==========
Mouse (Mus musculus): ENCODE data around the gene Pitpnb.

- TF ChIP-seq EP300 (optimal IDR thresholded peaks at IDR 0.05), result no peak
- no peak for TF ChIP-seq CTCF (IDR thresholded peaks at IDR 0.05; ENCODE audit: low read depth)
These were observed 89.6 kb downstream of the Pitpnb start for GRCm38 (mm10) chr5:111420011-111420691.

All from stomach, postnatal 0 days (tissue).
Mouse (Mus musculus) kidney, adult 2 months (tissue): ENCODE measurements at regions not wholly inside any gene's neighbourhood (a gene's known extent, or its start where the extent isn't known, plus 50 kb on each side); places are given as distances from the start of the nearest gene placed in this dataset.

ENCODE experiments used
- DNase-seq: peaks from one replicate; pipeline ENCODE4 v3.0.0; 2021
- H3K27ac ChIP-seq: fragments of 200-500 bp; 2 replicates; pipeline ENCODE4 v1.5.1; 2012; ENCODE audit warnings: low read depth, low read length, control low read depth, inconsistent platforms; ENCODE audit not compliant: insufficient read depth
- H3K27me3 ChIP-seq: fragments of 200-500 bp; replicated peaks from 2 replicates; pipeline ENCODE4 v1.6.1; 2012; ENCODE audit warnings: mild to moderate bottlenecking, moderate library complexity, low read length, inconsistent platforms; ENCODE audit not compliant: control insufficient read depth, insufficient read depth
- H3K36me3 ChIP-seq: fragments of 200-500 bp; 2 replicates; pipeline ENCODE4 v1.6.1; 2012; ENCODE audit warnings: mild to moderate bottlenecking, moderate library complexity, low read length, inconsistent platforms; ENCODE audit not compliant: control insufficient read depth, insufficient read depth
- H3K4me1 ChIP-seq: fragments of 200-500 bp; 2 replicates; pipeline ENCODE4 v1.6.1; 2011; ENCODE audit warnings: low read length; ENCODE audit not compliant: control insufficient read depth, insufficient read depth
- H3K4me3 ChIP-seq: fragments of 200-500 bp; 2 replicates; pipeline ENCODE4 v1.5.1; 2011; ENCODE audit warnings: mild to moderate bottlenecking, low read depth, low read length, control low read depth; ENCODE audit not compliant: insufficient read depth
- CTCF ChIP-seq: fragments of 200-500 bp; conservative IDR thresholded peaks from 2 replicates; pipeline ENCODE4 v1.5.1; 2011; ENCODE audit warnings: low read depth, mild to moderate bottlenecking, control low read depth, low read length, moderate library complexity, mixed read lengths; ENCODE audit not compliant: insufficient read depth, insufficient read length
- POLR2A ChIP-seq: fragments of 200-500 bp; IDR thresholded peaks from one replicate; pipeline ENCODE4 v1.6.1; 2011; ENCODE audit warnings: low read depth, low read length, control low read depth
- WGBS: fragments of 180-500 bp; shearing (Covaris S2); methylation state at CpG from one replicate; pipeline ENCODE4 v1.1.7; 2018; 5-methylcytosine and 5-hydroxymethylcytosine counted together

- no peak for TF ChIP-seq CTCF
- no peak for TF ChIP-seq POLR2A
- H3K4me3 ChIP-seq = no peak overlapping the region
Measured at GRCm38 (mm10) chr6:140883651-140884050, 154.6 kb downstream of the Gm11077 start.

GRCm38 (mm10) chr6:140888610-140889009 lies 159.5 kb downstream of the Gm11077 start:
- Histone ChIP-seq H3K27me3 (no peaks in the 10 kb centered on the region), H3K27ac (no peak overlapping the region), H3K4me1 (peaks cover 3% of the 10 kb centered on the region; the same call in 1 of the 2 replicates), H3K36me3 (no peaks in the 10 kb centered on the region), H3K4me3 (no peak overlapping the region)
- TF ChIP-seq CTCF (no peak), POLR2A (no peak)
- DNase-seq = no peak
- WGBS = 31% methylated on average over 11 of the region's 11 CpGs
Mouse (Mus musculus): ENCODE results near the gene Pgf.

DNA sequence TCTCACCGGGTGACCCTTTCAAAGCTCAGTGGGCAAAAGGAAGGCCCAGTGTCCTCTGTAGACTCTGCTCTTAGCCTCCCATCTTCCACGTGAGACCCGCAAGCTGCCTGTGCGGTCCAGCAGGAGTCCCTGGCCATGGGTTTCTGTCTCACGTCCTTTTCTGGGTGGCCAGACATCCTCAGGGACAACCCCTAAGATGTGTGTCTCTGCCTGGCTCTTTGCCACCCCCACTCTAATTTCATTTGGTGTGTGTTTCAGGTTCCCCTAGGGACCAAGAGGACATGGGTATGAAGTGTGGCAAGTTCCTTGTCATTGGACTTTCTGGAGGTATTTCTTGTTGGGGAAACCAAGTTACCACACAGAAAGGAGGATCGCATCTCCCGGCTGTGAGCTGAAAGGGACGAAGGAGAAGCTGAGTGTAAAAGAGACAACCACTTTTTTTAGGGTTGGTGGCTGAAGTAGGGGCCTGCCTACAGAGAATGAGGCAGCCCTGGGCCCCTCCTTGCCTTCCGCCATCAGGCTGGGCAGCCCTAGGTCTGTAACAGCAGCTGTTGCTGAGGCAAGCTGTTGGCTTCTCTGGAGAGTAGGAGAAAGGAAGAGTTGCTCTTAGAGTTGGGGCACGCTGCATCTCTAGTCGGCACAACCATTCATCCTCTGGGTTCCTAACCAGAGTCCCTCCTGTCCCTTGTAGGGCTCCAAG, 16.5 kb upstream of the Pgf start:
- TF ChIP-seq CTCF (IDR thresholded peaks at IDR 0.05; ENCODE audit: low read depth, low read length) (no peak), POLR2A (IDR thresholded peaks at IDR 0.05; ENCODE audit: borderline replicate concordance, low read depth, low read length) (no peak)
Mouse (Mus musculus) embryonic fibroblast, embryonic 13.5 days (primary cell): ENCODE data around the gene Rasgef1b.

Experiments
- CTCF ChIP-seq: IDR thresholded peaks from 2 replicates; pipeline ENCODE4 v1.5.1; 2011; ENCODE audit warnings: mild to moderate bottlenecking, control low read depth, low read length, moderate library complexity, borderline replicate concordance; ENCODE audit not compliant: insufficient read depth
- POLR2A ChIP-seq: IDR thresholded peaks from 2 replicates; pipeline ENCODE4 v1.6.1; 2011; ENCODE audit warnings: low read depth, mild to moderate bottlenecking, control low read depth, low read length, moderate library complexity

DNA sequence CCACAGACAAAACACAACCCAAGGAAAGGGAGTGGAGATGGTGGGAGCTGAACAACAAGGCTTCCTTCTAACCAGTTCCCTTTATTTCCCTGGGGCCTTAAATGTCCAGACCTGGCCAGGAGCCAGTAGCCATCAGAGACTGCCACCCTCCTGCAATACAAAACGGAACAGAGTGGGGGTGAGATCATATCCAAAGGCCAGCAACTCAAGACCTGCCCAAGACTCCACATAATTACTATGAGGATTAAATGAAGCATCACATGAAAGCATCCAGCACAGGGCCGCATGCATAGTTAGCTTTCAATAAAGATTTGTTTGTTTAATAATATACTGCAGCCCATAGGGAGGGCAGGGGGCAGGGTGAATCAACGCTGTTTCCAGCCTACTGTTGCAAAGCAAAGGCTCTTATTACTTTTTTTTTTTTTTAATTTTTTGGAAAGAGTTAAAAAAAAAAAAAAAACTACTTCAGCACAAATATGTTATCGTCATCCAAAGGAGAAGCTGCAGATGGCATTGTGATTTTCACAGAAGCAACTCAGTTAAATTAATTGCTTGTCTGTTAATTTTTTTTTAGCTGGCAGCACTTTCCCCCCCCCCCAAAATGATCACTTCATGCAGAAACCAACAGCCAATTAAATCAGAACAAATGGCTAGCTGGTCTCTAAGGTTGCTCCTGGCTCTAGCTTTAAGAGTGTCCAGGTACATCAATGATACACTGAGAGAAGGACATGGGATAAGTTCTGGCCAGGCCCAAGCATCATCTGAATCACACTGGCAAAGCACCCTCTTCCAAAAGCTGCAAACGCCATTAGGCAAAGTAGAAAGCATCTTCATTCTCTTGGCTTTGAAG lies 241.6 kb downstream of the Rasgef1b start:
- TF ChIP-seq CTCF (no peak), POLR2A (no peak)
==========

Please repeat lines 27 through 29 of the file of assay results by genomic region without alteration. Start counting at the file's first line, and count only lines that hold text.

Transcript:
DNA sequence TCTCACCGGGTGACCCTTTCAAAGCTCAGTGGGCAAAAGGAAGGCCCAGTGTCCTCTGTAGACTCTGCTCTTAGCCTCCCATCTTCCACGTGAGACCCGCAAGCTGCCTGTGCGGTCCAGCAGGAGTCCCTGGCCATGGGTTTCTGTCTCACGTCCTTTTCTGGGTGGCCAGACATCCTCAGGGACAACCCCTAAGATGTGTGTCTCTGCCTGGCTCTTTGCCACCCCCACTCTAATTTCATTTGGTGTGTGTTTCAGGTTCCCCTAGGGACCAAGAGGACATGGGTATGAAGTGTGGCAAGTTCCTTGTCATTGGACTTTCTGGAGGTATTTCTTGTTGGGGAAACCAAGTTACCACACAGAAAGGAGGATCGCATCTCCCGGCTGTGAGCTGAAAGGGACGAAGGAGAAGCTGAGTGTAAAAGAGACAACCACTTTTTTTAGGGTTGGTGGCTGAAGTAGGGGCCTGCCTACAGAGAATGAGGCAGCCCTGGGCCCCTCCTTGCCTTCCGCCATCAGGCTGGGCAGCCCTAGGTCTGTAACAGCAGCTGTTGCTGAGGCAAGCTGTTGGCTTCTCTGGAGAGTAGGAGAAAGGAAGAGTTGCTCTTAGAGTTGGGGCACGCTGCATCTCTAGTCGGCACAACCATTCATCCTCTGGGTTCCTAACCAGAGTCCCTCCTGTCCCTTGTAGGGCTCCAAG, 16.5 kb upstream of the Pgf start:
- TF ChIP-seq CTCF (IDR thresholded peaks at IDR 0.05; ENCODE audit: low read depth, low read length) (no peak), POLR2A (IDR thresholded peaks at IDR 0.05; ENCODE audit: borderline replicate concordance, low read depth, low read length) (no peak)
Mouse (Mus musculus) embryonic fibroblast, embryonic 13.5 days (primary cell): ENCODE data around the gene Rasgef1b.